[time-nuts] GPS antenna length correction

"Björn Gabrielsson" bg at lysator.liu.se
Mon Apr 28 16:22:17 EDT 2014


Michael,

Lever arms are used to move a measurement to where its needed. Typically
when an INS uses a GPS measurement where the antenna is some meters away
from the INS calculation reference point. Its not applicable to the
antenna cable length problem.

The GPS needs to calculate x,y,z and t for each epoch. However the
receiver can't distinguish between the antenna-cable delay and a
bias/time-error in the receiver clock. And as a result the GPS 1PPS output
will be biased by this delay. x,y,z is not affected by the time-delay
between the antenna phase-center and the receiver.

/Björn

> The ability to correct the position depends on the receiver. Some
> receivers
> have a correction known as the lever arm correction. This is the vector
> difference between the antenna centroid and there is also a variable to
> enter the cable length. Between these two corrections the receiver time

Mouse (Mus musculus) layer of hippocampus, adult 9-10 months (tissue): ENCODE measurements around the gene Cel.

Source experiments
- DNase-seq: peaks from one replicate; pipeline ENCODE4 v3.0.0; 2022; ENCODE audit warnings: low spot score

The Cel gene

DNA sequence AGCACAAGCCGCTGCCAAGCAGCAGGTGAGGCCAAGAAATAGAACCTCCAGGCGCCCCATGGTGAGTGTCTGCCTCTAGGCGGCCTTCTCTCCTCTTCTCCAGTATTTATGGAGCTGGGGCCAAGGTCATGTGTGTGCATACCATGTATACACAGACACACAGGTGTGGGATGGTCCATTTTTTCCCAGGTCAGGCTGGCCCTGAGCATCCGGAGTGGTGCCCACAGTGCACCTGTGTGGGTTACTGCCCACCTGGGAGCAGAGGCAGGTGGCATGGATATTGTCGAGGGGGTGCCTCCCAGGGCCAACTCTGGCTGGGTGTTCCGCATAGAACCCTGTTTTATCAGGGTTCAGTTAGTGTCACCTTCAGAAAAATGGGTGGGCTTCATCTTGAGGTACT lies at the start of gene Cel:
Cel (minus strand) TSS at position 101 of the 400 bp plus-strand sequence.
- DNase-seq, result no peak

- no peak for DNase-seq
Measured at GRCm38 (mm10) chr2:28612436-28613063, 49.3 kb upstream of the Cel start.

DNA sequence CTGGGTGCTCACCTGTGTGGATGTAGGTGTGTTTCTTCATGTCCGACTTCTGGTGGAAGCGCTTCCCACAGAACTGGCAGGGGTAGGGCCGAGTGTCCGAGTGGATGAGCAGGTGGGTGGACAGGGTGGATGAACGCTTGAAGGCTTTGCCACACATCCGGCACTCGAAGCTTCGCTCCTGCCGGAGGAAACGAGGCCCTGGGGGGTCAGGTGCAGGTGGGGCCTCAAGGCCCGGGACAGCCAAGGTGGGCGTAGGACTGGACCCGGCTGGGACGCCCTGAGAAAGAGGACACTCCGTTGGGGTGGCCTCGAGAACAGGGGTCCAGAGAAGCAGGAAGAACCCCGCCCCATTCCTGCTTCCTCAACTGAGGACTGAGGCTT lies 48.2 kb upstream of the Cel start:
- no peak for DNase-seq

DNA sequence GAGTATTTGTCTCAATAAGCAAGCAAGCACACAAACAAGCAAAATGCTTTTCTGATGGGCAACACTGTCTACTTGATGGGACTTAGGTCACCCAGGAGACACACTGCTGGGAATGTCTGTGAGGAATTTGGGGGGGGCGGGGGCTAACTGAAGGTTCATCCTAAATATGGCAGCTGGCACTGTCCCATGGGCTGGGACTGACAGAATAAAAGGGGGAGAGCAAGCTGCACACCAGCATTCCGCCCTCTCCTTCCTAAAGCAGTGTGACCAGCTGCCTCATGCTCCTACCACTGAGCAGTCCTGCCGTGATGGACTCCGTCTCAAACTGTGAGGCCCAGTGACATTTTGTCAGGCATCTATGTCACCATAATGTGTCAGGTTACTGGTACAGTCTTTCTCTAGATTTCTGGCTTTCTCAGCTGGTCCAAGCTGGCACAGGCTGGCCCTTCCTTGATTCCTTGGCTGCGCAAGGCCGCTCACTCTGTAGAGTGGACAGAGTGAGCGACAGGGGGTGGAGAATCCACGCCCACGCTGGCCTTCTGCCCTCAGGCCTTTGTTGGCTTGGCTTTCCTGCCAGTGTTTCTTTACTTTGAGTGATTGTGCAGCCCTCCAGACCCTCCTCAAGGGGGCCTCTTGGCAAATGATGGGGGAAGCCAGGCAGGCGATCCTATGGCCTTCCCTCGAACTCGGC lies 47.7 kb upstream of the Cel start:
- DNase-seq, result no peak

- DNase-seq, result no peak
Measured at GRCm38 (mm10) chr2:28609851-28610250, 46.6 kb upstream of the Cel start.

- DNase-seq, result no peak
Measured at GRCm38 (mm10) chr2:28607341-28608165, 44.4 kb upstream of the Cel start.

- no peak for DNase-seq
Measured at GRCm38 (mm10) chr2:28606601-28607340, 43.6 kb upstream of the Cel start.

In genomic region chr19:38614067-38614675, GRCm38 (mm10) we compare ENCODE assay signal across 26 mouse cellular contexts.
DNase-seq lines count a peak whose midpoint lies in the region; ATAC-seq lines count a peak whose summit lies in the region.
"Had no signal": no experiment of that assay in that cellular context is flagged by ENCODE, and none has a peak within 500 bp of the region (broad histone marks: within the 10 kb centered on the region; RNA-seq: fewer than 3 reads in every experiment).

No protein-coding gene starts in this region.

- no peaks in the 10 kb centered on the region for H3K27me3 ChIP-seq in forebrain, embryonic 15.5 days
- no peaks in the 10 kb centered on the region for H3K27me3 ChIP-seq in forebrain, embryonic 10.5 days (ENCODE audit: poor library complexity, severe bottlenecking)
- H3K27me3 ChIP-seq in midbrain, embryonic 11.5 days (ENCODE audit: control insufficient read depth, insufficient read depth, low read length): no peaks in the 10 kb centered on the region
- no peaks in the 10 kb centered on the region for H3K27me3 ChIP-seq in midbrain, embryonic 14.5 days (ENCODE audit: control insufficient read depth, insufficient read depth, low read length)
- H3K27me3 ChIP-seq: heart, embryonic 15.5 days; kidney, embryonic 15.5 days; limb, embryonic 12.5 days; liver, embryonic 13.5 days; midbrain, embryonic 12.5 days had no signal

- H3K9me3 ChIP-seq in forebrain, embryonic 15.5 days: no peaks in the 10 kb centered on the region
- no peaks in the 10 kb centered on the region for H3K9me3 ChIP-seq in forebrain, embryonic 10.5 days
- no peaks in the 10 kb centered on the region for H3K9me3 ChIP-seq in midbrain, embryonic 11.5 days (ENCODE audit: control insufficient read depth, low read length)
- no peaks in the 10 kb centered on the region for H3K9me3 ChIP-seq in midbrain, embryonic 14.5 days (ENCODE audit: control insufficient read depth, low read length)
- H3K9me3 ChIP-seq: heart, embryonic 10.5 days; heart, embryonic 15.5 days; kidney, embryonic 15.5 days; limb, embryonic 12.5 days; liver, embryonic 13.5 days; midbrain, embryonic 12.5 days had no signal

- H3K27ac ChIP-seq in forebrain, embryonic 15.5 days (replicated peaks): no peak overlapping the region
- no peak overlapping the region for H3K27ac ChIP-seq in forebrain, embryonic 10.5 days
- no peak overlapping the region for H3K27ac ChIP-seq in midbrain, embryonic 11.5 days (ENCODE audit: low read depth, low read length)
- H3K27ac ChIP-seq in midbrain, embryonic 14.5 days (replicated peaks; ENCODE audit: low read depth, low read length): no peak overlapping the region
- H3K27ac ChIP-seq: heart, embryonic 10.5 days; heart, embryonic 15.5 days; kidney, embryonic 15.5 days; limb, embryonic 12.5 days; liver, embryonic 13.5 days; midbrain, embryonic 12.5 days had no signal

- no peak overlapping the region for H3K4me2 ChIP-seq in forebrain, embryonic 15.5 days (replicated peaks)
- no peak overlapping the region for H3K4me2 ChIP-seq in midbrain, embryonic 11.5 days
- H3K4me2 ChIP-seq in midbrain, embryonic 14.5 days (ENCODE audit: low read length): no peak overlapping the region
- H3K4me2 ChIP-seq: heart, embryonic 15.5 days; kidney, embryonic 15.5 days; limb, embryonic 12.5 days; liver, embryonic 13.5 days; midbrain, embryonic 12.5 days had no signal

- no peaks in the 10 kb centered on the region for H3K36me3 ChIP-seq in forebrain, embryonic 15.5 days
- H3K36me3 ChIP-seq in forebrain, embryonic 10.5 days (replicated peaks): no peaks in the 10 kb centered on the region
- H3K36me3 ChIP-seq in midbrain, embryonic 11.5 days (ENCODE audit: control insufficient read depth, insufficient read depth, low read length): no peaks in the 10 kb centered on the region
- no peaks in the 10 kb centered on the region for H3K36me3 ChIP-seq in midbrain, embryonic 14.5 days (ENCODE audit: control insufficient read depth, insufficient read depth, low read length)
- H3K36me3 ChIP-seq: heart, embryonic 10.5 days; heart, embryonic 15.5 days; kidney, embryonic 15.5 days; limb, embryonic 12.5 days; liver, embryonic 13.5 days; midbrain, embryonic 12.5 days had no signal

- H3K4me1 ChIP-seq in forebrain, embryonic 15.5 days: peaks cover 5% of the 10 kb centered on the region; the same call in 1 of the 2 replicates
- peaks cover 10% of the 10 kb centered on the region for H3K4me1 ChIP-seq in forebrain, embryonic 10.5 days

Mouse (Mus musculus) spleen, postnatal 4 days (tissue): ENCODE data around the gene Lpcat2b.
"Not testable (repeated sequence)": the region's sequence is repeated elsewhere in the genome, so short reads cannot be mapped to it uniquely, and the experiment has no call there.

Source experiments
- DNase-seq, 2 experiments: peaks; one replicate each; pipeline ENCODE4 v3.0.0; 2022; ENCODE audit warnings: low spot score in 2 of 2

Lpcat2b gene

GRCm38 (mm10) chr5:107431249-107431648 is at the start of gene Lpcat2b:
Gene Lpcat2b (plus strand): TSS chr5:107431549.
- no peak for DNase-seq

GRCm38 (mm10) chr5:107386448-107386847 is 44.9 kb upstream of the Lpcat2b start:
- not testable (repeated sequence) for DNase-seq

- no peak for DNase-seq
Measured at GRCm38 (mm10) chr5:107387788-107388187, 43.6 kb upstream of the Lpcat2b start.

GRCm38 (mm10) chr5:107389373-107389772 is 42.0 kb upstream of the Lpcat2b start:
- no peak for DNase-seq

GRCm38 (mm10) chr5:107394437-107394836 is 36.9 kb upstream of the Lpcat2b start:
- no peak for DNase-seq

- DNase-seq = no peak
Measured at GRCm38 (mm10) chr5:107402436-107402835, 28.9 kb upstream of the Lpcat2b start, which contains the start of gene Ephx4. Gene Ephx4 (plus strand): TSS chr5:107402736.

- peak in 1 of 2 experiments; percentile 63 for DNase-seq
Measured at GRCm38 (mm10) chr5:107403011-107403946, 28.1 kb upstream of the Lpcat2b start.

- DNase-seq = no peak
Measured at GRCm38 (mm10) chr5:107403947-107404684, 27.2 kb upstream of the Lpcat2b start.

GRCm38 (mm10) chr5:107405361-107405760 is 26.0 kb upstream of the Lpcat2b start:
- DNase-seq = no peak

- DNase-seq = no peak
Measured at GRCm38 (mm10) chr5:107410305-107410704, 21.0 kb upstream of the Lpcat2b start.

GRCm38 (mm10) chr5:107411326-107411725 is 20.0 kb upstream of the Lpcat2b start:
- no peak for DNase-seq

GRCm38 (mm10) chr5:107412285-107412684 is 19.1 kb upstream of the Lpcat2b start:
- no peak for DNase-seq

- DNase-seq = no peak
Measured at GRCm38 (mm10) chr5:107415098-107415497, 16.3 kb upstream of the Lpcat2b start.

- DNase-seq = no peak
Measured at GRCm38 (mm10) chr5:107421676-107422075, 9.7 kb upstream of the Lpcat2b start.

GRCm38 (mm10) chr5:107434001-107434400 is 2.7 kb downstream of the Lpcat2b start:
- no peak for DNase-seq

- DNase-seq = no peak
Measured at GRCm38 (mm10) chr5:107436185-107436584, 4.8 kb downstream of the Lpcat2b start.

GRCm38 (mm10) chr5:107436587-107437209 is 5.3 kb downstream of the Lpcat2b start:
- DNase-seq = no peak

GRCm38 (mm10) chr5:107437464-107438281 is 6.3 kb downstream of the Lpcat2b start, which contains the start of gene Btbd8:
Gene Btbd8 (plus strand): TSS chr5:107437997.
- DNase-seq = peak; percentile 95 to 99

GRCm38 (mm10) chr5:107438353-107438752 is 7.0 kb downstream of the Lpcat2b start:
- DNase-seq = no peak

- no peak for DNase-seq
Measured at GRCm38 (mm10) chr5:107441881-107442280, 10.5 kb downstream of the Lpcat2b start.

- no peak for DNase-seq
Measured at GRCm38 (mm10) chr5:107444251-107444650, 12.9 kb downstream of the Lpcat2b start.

> and
> position is the same as that at the antenna centroid.
>
> These corrections are normally found on kinematic and military receivers
> but may be on any - check the specs / owners manuals.
>
> Michael / K7HIL
>
>
> On Mon, Apr 28, 2014 at 8:20 AM, Hal Murray <hmurray at megapathdsl.net>
> wrote:
>
>>
>> brian at lloyd.com said:
>> > As I think about the geometry of satellite position and path length,
>> it
>> > seems to me that, since the geometry is determined by the antenna
>> position
>> > and not the receiver position, additional antenna cable introduces a
>> fixed
>> > delay value and hence a fixed constant that gets added to each path
>> > regardless of direction. It seems to me that this would produce a much
>> > "fuzzier" solution to position and/or variation in timing. Knowing
>> cable
>> > length and propagation velocity, would allow the software to subtract
>> that
>> > constant from all ranges and thus provide a more correct position and
>> time
>> > solution. Is this not the case? Does it do something simpler but "good
>> > enough"?
>>
>> If you just do the normal calculations, you get the location of the
>> antenna
>> as though you were there a while ago.  If you know the delay in the
>> cable,
>> you can correct the time.  There is no way to correct the position.
>>
>>
>> --
>> These are my opinions.  I hate spam.
>>
>>
>>
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